||Distinct seasonal migration patterns of Japanese native and non-native genotypes of common carp estimated by environmental DNA
Uchii, Kimiko ,
Doi, Hideyuki ,
Yamanaka, HirokiMinamoto, Toshifumi
8522 , 2017-10 , Wiley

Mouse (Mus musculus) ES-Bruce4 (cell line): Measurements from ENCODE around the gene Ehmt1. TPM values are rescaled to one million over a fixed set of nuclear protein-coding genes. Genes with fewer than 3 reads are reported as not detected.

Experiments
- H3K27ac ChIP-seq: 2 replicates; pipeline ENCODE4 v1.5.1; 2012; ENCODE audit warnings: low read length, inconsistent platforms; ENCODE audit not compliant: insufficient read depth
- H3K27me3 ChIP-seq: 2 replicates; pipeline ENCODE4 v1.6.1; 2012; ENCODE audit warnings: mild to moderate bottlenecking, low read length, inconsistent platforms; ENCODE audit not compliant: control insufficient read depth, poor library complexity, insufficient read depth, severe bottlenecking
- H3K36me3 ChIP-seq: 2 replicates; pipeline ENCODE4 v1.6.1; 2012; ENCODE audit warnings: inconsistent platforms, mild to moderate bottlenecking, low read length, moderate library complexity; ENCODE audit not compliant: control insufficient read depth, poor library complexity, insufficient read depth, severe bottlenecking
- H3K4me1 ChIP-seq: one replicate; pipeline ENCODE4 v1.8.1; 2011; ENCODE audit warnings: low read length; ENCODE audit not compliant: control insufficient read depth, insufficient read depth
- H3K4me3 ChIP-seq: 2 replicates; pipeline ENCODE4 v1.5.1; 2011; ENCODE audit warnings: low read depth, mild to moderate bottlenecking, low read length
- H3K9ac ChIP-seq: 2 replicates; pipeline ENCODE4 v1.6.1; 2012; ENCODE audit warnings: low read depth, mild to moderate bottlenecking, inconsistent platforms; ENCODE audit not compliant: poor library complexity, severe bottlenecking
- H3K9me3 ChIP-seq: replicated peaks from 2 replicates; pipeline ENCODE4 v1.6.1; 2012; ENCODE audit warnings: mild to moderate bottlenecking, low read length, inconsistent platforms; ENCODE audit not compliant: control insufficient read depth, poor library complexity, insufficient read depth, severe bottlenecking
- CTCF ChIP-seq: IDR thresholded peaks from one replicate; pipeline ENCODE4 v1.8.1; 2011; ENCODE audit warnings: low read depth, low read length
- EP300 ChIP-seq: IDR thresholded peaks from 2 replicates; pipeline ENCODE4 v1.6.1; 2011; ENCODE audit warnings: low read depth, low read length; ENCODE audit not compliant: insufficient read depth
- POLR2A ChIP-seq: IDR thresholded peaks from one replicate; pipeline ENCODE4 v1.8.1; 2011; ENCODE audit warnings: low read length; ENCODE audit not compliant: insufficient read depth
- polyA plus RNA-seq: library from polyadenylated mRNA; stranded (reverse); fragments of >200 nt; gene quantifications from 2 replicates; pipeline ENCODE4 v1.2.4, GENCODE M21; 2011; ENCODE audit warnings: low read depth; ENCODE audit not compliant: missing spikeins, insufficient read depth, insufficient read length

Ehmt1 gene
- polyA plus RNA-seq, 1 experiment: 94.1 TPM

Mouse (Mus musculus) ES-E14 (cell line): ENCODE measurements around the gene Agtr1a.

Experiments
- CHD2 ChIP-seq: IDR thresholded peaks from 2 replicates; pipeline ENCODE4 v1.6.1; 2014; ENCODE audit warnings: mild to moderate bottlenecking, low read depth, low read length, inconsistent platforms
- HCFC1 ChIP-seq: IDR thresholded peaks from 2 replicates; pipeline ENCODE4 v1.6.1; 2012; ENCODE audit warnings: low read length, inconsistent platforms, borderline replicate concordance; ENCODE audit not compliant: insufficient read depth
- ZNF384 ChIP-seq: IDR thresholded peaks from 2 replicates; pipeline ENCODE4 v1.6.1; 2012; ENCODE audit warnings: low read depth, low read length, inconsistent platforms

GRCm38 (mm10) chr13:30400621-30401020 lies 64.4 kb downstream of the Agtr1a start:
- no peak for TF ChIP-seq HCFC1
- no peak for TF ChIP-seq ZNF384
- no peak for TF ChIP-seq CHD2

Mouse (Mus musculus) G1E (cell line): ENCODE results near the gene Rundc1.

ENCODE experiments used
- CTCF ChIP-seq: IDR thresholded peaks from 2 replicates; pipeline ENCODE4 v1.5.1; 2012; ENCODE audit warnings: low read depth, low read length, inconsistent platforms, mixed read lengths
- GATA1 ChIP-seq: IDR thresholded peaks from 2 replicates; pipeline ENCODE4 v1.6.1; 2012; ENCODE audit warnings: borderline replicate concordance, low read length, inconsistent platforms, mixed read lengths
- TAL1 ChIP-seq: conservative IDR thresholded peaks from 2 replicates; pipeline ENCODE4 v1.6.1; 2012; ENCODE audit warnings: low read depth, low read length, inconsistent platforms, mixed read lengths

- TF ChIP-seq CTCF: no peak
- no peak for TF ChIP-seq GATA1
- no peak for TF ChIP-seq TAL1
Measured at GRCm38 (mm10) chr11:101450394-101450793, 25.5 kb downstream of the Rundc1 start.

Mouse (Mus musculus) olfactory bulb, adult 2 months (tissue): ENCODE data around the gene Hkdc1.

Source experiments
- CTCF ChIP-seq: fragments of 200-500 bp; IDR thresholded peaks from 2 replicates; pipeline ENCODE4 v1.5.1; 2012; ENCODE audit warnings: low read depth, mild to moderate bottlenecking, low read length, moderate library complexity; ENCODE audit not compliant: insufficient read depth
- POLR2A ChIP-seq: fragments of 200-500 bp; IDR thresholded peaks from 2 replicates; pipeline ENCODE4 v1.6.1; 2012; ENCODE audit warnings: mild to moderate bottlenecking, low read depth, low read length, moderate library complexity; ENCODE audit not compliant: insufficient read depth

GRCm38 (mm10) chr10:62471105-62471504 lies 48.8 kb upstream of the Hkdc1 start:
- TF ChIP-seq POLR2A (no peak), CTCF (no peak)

Understanding behavioral differences between intraspecific genotypes of aquatic animals is challenging because we cannot directly observe the animals underwater or visually distinguish morphologically similar counterparts. Here, we tested a new monitoring tool that uses environmental DNA (eDNA), an assemblage of DNA in environmental water, to specifically detect Japanese native and introduced non-native genotypes of common carp (Cyprinus carpio) in Lake Biwa, Japan, and estimated differences between the two genotypes in the use of inland habitats. We monitored the ratios of native and non-native single nucleotide polymorphism alleles of a mitochondrial locus of common carp in a lagoon connected to Lake Biwa for 3 years using eDNA. We observed seasonal dynamics in the allele frequency showing that the native genotype frequency peaked every spring, suggesting that native individuals migrated to the lagoon for spawning and then returned to the main lake, whereas non-native individuals tended to stay in the lagoon. The estimated migration patterns corresponded with the estimates of a previous study, which were based on commercial fish catch data. Our findings suggest that eDNA-based monitoring can be useful tool for addressing intraspecific behavioral differences underwater.